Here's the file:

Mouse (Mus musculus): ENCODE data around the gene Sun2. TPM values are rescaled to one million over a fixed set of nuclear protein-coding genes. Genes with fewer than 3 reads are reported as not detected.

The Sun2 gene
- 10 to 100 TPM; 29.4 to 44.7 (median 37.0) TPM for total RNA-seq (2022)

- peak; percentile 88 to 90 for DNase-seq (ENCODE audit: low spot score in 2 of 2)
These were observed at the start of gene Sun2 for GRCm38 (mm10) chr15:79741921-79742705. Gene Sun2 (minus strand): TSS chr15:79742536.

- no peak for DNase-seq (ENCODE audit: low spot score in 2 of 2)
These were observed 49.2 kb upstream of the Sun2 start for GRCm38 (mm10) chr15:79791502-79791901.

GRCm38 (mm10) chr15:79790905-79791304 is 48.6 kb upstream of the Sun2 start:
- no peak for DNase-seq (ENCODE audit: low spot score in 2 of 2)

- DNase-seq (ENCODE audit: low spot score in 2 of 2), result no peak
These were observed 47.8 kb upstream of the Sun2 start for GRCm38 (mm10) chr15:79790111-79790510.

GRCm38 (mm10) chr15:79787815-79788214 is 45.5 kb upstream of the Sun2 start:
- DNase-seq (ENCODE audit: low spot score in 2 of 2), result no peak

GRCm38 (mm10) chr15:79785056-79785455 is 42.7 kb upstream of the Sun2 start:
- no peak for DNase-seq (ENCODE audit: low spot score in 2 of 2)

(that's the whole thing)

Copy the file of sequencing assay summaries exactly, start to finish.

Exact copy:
Mouse (Mus musculus): ENCODE data around the gene Sun2. TPM values are rescaled to one million over a fixed set of nuclear protein-coding genes. Genes with fewer than 3 reads are reported as not detected.

The Sun2 gene
- 10 to 100 TPM; 29.4 to 44.7 (median 37.0) TPM for total RNA-seq (2022)

- peak; percentile 88 to 90 for DNase-seq (ENCODE audit: low spot score in 2 of 2)
These were observed at the start of gene Sun2 for GRCm38 (mm10) chr15:79741921-79742705. Gene Sun2 (minus strand): TSS chr15:79742536.

- no peak for DNase-seq (ENCODE audit: low spot score in 2 of 2)
These were observed 49.2 kb upstream of the Sun2 start for GRCm38 (mm10) chr15:79791502-79791901.

GRCm38 (mm10) chr15:79790905-79791304 is 48.6 kb upstream of the Sun2 start:
- no peak for DNase-seq (ENCODE audit: low spot score in 2 of 2)

- DNase-seq (ENCODE audit: low spot score in 2 of 2), result no peak
These were observed 47.8 kb upstream of the Sun2 start for GRCm38 (mm10) chr15:79790111-79790510.

GRCm38 (mm10) chr15:79787815-79788214 is 45.5 kb upstream of the Sun2 start:
- DNase-seq (ENCODE audit: low spot score in 2 of 2), result no peak

GRCm38 (mm10) chr15:79785056-79785455 is 42.7 kb upstream of the Sun2 start:
- no peak for DNase-seq (ENCODE audit: low spot score in 2 of 2)